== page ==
I felt such an aching that I longed for God to soothe. I didn't want to be where I was, but I had to for a few more months, so I sought solace in that prayer chapel, a place free of distractions, quiet and peaceful, where I could be alone with my Creator and Savior. It had a prayer notebook where chapel comers could write to God, which is what I did. And I read what others wrote. In fact, I even made some friends that way, because we sometimes wrote encouraging responses, thus beginning a dialogue. But my main purpose for going to the prayer chapel was to seek God, to be consoled by his presence, and to hear him speak life to me through his Word.
I also liked the security in the ritual of "escaping" to this private place. I knew I could go there at any time and that I would be refreshed. That I had a secret space to pour out my heart and to come undone with no one but God watching, and holding me next to his heart, even if I couldn't always feel that with my emotions. I would come away with that peace that passes all understanding, which Jesus promised his followers. I might be romanticizing it a bit, but whatever happened during that season of my life, I always remember it as the time when I experienced the deepest intimacy with God.
When I left Westmont, I sorely missed that sacred place. The heartache of unrequited love (actually more of a crush but I still felt devastatingly disappointed), the confusion of navigating my educational and career path, and many more challenging circumstances made me pine this time not for a guy or even a friend, but for a special meeting place with God. Anytime I would go on a retreat, if there was a place of prayer - be it a chapel or garden - I would gravitate there. I even started a flickr group specifically for people to post pictures of such small sacred spaces. I made up my mind that one day when I was married and had my own home, my husband would build a prayer chapel in the backyard.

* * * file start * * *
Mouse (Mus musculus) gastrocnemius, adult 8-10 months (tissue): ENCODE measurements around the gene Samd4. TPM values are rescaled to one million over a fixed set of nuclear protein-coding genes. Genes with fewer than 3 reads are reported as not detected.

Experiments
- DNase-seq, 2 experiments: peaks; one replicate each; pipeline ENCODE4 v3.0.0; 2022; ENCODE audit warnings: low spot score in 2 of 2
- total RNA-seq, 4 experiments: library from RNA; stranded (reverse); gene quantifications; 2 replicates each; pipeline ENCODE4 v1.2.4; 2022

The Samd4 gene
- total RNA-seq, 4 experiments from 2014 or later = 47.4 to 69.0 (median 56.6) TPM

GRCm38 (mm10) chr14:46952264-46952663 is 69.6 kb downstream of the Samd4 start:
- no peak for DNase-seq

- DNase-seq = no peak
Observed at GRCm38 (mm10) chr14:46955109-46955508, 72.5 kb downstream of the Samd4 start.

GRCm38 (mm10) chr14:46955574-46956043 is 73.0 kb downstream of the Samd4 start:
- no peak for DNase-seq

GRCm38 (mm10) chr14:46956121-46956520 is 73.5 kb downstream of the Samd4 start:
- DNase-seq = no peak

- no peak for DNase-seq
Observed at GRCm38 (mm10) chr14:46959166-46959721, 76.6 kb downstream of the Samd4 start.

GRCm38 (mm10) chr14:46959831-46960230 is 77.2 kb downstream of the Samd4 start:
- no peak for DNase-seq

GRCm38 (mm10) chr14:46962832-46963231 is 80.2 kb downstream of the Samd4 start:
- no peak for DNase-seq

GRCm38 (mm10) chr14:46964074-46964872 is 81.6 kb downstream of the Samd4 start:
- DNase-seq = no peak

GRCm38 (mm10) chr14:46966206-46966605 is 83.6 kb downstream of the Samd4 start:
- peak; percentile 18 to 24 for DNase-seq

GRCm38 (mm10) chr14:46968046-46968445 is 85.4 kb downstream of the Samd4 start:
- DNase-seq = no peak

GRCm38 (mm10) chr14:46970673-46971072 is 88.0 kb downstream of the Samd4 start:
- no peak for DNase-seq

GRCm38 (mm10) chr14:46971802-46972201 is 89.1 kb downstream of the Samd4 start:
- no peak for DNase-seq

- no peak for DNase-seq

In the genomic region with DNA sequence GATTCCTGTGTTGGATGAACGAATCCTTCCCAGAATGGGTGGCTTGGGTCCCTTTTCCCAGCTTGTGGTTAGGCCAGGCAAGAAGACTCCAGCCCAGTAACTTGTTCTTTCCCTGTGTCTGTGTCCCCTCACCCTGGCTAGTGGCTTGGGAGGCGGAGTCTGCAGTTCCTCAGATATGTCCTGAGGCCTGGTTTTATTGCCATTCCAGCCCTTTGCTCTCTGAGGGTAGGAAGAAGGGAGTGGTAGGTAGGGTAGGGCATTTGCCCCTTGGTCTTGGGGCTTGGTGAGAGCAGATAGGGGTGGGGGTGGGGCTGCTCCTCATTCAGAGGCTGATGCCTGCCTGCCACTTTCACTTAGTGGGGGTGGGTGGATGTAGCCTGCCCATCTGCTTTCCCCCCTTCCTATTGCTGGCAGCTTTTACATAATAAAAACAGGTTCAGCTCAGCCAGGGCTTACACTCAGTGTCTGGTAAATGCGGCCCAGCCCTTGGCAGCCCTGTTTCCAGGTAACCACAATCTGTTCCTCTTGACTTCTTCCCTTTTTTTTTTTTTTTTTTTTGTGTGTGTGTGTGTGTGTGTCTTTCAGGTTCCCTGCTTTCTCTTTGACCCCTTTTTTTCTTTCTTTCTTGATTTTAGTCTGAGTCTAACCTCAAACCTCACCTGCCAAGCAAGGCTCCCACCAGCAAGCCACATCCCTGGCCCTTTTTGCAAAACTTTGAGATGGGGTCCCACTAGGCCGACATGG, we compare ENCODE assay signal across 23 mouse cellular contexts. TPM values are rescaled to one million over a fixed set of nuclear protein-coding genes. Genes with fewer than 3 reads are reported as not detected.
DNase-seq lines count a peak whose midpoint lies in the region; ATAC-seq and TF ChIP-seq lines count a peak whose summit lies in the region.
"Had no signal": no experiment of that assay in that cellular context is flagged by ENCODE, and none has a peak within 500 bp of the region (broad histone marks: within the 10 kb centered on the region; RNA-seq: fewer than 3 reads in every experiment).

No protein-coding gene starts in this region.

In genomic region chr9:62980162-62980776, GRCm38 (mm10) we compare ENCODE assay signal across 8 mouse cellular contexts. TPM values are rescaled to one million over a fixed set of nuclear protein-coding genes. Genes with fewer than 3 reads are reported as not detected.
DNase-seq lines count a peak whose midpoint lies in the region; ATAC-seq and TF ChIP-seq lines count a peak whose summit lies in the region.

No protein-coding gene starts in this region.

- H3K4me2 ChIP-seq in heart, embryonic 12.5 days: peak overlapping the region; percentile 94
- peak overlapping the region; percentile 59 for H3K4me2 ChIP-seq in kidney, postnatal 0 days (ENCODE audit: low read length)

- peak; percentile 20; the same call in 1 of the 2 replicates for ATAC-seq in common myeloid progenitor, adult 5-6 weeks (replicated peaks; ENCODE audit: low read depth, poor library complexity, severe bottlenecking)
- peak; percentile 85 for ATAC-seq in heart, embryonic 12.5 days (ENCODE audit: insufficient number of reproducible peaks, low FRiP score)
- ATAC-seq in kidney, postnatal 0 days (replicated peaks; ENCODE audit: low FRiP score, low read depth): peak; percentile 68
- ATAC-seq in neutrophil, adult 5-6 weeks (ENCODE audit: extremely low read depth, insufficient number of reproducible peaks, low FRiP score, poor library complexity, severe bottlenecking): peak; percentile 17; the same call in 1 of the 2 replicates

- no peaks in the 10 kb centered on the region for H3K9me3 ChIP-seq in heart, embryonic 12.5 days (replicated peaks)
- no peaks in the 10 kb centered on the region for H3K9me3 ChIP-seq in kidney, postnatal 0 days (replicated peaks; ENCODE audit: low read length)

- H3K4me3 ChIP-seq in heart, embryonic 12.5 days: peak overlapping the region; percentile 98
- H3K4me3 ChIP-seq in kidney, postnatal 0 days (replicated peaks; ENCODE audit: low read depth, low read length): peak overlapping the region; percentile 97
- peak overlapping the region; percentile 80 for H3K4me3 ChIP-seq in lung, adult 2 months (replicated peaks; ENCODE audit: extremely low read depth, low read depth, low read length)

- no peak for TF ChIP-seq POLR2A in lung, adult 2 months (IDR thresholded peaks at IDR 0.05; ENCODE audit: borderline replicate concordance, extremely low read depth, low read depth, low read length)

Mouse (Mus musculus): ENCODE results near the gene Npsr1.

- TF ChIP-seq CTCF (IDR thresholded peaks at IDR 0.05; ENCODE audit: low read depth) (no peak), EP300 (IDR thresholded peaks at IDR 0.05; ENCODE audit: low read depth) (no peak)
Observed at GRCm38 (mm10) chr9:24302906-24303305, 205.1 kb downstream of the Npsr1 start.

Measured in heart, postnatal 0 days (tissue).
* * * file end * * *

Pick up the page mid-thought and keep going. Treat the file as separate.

Fast forward twenty years from my twenty year-old self, and now this forty year-old has finally entered the promised land. It doesn't quite look the way I imagined. It's not even a building, but then again, I have no backyard to put one in. And no one built it for me - it started with a simple thought I had one day while freshening up in the bathroom (funny how my best ideas often originate there). Our closet is attached to the master bath, so I began thinking...wouldn't it be nice if instead of using this tiny room for clothing storage, I turned it into a little spa where I could give people facials? Then I remembered that I wasn't an aesthetician but a homeschooling mom who couldn't even wash her own face on a regular basis, let alone provide pampering to others.
Another idea emerged. It was true that if I moved the clothes out, the approximate four foot by (just under ) six foot closet could actually be converted to a room. And if not an actual spa, wouldn't it be nice to have a restful room, a sanctuary of sorts? Thus was began the project of repurposing our master bedroom closet into a prayer closet (alternate names: upper room, secret place, sabbath chamber, sacred space, rest spot, quiet nook, hidden sanctuary).